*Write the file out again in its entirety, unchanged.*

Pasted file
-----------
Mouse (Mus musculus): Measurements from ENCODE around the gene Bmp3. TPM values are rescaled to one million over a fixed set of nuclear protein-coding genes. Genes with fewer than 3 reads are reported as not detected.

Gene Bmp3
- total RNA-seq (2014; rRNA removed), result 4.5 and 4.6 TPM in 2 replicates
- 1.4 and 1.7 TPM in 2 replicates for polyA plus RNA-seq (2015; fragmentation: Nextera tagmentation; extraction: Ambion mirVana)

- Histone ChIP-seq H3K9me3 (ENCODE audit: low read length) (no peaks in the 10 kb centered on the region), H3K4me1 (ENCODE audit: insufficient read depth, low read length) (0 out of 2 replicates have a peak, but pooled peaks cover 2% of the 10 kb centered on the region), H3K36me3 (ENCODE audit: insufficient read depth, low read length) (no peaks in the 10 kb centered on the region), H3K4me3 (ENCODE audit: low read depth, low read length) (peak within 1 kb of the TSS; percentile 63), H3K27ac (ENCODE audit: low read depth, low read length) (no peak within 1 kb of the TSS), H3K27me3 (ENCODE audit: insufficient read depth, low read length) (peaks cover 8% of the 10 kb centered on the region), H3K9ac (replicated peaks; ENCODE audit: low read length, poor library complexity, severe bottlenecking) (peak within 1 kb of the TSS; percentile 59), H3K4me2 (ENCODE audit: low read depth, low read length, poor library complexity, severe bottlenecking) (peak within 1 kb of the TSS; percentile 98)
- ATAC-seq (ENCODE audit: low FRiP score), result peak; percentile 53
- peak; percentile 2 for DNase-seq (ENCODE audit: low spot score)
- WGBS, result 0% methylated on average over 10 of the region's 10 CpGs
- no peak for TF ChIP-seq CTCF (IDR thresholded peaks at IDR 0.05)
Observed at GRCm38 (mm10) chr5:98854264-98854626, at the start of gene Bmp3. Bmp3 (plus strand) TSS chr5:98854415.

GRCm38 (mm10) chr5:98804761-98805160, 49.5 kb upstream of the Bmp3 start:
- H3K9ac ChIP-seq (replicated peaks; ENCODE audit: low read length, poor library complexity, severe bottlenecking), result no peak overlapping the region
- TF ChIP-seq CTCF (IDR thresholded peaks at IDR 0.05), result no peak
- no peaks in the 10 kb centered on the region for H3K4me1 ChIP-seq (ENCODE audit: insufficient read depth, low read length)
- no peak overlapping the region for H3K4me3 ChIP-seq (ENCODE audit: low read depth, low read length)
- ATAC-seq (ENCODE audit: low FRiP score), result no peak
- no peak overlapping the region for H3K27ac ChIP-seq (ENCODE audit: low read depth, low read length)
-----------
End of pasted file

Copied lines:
Mouse (Mus musculus): Measurements from ENCODE around the gene Bmp3. TPM values are rescaled to one million over a fixed set of nuclear protein-coding genes. Genes with fewer than 3 reads are reported as not detected.

Gene Bmp3
- total RNA-seq (2014; rRNA removed), result 4.5 and 4.6 TPM in 2 replicates
- 1.4 and 1.7 TPM in 2 replicates for polyA plus RNA-seq (2015; fragmentation: Nextera tagmentation; extraction: Ambion mirVana)

- Histone ChIP-seq H3K9me3 (ENCODE audit: low read length) (no peaks in the 10 kb centered on the region), H3K4me1 (ENCODE audit: insufficient read depth, low read length) (0 out of 2 replicates have a peak, but pooled peaks cover 2% of the 10 kb centered on the region), H3K36me3 (ENCODE audit: insufficient read depth, low read length) (no peaks in the 10 kb centered on the region), H3K4me3 (ENCODE audit: low read depth, low read length) (peak within 1 kb of the TSS; percentile 63), H3K27ac (ENCODE audit: low read depth, low read length) (no peak within 1 kb of the TSS), H3K27me3 (ENCODE audit: insufficient read depth, low read length) (peaks cover 8% of the 10 kb centered on the region), H3K9ac (replicated peaks; ENCODE audit: low read length, poor library complexity, severe bottlenecking) (peak within 1 kb of the TSS; percentile 59), H3K4me2 (ENCODE audit: low read depth, low read length, poor library complexity, severe bottlenecking) (peak within 1 kb of the TSS; percentile 98)
- ATAC-seq (ENCODE audit: low FRiP score), result peak; percentile 53
- peak; percentile 2 for DNase-seq (ENCODE audit: low spot score)
- WGBS, result 0% methylated on average over 10 of the region's 10 CpGs
- no peak for TF ChIP-seq CTCF (IDR thresholded peaks at IDR 0.05)
Observed at GRCm38 (mm10) chr5:98854264-98854626, at the start of gene Bmp3. Bmp3 (plus strand) TSS chr5:98854415.

GRCm38 (mm10) chr5:98804761-98805160, 49.5 kb upstream of the Bmp3 start:
- H3K9ac ChIP-seq (replicated peaks; ENCODE audit: low read length, poor library complexity, severe bottlenecking), result no peak overlapping the region
- TF ChIP-seq CTCF (IDR thresholded peaks at IDR 0.05), result no peak
- no peaks in the 10 kb centered on the region for H3K4me1 ChIP-seq (ENCODE audit: insufficient read depth, low read length)
- no peak overlapping the region for H3K4me3 ChIP-seq (ENCODE audit: low read depth, low read length)
- ATAC-seq (ENCODE audit: low FRiP score), result no peak
- no peak overlapping the region for H3K27ac ChIP-seq (ENCODE audit: low read depth, low read length)